It was kind of late last night when I wrote the above review, and I was wiped out from chaperoning the youth group's New Year's Eve activity, so I'm going to add some things.

    I should say that I had hoped to be able to use the rangefinder as a monocular, and thus eliminate the need for carrying a pair of binos while hunting, but, at least for deer, that is not feasible because the light-transmission of the optics isn't as good as a good pair of binos in the same price range. Everything, instead of being bright and clear as with a pair of good binos, or a good riflescope, is a bit darker than it appears with the naked eye. It isn't a bad thing necessarily, and you might not even notice it under many light conditions, but it is something to be aware of - depending on what you're doing with it, you may have to consider it a single-job piece of equipment.

    Just don't expect a 6x rangefinder to do the job of a pair of 8x or 10x binos, and you'll be fine.

    Someone mentioned having a rangefinder as part of your scope. I don't think I would want that for the some of the same reasons, and for one additional. I don't want my scope to be darker, I want it to transmit more light, and I'm afraid that if it's also an electronics display, it won't transmit light quite as well, as I discovered with this unit. Also, when you have a unit or electronic item that does two or three critical jobs, I have found that if one part of it breaks, it generally takes out the other things it does, too, or at least reduces the effectiveness of the other things that it does, and then when you send it in for repair, you're deadlined on all of the things it does.

    The additional thing: when the rangefinder is part of the scope, everything you want to range, you have to point your rifle at, and that may not be the best idea in all situations. It's like the guys I've known who spent a lot on their rifle glass, and didn't want to buy binos, too, because adding binos adds weight to your gear, and they already spent a lot on optics, so why spend more? The answer is, because not everything you might want to take a closer look at deserves to have a rifle pointed at it, just as not everything you might want to range deserves to have a rifle pointed at it.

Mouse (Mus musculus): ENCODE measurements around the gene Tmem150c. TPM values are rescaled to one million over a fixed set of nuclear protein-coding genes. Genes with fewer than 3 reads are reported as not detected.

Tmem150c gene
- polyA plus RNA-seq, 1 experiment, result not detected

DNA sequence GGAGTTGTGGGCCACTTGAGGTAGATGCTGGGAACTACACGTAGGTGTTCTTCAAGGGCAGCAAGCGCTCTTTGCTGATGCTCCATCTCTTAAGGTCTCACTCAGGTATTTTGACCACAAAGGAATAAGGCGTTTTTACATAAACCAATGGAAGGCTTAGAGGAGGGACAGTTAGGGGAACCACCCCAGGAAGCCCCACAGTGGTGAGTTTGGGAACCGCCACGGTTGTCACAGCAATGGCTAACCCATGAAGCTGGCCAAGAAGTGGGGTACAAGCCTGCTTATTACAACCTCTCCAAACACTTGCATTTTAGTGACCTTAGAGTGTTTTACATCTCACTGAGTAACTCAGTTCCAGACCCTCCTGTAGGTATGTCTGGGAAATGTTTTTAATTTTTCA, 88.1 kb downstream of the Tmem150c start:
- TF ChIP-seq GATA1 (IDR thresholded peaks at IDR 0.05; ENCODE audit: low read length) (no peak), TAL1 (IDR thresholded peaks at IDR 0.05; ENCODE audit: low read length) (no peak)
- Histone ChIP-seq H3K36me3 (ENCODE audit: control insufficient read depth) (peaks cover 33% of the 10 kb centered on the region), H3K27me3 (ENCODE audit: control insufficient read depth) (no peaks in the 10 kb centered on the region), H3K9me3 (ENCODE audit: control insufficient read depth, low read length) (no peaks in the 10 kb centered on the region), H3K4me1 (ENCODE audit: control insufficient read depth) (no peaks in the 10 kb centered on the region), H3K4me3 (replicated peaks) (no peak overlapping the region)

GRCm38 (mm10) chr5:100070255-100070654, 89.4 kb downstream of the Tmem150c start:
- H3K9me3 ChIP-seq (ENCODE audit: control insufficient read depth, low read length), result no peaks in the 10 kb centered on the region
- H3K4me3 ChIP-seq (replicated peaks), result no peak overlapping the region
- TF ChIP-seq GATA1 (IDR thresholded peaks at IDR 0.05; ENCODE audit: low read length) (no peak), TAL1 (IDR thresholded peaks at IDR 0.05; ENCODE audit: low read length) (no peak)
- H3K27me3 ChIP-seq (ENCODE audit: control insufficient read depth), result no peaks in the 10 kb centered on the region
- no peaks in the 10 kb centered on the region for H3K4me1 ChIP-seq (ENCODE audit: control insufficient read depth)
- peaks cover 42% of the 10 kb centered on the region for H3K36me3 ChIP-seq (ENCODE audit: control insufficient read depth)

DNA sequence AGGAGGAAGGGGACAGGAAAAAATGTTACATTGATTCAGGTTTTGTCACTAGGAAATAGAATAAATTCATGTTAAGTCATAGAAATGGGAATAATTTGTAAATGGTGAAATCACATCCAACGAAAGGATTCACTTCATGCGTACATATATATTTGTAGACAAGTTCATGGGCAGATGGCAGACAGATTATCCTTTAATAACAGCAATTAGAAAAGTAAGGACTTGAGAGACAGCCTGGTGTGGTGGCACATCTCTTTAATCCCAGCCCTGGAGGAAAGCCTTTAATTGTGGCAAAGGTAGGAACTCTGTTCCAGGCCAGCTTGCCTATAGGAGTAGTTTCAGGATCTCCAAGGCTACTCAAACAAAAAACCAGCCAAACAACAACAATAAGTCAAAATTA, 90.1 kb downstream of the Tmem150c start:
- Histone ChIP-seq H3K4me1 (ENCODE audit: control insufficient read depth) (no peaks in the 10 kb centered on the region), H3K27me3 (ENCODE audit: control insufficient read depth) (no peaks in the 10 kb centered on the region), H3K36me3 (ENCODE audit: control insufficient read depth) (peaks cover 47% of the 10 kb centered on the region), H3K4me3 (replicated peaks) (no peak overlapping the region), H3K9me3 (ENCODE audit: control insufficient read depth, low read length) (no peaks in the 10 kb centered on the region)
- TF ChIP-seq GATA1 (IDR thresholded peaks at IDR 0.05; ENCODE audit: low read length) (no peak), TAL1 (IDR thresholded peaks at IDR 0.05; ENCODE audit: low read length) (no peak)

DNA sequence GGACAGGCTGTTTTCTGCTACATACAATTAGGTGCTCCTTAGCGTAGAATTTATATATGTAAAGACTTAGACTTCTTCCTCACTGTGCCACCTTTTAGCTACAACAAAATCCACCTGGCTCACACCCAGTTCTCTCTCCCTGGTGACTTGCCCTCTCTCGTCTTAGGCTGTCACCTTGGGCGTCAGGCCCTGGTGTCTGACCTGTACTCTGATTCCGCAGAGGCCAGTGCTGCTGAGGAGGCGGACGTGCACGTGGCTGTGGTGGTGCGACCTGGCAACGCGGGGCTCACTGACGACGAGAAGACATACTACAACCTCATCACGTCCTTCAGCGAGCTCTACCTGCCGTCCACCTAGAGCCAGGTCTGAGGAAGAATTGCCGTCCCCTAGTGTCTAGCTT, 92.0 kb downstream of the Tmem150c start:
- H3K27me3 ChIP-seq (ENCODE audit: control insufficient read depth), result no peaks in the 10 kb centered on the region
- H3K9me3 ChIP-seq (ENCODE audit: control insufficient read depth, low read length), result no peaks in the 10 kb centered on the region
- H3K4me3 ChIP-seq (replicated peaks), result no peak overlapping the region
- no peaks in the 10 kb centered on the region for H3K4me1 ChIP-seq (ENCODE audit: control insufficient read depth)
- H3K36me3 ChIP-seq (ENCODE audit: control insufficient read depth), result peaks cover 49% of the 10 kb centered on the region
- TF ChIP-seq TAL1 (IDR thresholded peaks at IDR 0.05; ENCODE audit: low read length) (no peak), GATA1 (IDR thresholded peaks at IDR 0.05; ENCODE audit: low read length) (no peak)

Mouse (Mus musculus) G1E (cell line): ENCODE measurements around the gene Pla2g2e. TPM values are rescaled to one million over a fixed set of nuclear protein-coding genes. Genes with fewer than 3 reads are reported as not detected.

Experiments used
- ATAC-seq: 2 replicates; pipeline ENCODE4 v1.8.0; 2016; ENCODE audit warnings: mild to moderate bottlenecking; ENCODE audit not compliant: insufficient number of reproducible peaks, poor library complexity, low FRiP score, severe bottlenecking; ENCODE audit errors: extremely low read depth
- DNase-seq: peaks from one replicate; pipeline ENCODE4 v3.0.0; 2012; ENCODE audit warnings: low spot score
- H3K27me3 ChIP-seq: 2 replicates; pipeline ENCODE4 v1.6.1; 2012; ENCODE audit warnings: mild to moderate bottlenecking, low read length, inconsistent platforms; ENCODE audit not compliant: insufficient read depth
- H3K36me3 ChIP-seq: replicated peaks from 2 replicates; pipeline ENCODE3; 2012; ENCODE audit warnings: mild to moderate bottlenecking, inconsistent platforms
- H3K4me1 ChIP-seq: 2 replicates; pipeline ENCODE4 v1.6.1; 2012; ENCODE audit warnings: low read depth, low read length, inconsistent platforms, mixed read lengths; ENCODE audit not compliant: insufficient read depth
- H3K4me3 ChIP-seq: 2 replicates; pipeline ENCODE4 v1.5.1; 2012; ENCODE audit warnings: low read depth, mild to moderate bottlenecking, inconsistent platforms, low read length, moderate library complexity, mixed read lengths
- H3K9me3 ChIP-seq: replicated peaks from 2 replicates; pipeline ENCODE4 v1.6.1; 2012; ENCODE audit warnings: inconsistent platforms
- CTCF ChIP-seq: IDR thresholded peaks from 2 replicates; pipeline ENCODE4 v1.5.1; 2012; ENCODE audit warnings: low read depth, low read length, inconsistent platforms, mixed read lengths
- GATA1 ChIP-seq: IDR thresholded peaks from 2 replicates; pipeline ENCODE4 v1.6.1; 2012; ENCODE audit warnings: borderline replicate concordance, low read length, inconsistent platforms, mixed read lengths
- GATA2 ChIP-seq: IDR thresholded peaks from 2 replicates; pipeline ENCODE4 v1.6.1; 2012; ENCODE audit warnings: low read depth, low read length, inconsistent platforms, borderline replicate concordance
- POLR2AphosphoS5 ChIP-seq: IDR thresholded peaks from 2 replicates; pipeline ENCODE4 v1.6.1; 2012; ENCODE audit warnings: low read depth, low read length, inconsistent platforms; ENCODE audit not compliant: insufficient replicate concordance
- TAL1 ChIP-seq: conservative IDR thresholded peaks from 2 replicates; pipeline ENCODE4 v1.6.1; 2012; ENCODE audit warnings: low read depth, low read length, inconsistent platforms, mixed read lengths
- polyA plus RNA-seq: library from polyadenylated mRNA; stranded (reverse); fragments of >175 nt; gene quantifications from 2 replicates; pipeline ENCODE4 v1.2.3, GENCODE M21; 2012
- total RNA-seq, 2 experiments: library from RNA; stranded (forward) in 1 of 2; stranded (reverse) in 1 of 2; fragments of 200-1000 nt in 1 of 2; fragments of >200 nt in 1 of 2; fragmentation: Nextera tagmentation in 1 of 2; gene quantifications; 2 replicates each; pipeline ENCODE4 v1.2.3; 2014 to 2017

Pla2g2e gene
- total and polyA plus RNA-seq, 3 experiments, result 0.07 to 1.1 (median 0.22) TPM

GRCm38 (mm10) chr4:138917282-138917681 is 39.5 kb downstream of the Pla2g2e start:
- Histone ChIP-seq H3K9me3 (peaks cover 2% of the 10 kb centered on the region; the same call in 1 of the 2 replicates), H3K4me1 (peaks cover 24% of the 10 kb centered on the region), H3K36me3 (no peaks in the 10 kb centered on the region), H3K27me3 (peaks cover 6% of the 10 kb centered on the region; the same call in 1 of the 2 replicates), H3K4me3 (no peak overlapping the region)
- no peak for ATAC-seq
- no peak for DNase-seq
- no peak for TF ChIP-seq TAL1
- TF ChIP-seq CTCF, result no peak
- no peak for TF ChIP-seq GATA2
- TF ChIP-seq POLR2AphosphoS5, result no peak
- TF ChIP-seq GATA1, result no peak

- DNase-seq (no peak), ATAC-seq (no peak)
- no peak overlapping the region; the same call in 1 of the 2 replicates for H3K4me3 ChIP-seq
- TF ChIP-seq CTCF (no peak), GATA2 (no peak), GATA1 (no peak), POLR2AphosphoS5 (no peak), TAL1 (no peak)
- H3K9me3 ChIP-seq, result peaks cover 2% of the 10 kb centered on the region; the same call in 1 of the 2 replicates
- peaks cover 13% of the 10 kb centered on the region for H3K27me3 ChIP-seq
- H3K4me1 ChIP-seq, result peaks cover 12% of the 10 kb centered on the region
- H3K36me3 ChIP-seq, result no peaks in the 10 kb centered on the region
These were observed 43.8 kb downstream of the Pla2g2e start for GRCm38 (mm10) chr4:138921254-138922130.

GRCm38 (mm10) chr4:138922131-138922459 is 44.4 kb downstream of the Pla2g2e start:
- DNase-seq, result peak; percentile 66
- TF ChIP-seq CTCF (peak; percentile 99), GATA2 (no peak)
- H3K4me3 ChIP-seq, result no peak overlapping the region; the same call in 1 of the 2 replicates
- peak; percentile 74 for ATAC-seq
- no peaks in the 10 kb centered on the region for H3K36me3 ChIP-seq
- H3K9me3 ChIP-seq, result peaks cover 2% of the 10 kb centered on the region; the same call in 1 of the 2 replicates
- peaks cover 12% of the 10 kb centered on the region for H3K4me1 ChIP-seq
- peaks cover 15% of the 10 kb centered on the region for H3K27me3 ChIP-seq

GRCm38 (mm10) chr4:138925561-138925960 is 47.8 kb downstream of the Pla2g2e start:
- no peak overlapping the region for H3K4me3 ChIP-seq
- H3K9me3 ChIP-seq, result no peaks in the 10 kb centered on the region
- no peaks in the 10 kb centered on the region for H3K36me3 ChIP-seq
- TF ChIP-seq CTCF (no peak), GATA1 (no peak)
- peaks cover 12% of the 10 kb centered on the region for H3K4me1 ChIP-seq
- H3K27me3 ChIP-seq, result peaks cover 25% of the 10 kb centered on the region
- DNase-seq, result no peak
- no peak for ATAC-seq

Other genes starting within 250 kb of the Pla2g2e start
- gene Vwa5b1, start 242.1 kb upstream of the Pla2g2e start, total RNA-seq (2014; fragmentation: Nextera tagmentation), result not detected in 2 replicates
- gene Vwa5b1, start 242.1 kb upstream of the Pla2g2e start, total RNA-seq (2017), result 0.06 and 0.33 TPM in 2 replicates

I would rather have a rangefinder be part of a pair of high-quality binos than part of my riflescope. It would make more sense to me, so long as the light transmission was up to a good standard for doing the binos job in addition to being a rangefinder.
  15. 303tom

    303tom member

    Don`t need one, ARMY trained range finder. (13F)
  16. Legionnaire

    Legionnaire Well-Known Member

    This makes sense. But the price of a good combo unit is prohibitive as I already have a good set of binocs. Wonder if anyone puts a laser rangefinder inside a good SLR camera? That would have some appeal ...
  17. sage5907

    sage5907 Well-Known Member

    I first purchased a Bushnell and it didn't last long before the inner workings came apart. Now I have a Leupold and it's great. I don't find it hard to hold steady, just place the sight on the target and press the button and the range pops up on the screen. I use it for targets out to 500 yards. It takes something flat to read a long range like the side of a deer or a rifle target. Also, the battery lasts a long time before it needs to be replaced. You can't go wrong with a Leupold. BW
  18. sixgunner455

    sixgunner455 Well-Known Member

    Yeah, those combo units are expensive. I haven't heard about putting a range finder display in a DSLR - that would be interesting, since an autofocus camera is already ranging to focus the lens.
  19. Art Eatman

    Art Eatman Administrator Staff Member

    Carrying: I've never liked the skinny straps which are so common on binoculars, so I use a 2" camera strap. I carry cross-body with the strap over my right shoulder and the binocs on my left side. No flopping around, that way.

    Browse around camera or computer stores for a carrying pouch which goes on a belt. Handy but out of the way...
  20. rcmodel

    rcmodel Member in memoriam

    The problem I see with that is.

    Laser range finders are consumer electronics with a limited life span.

    $900 dollar scopes are not, and can be expected to last a very very long time.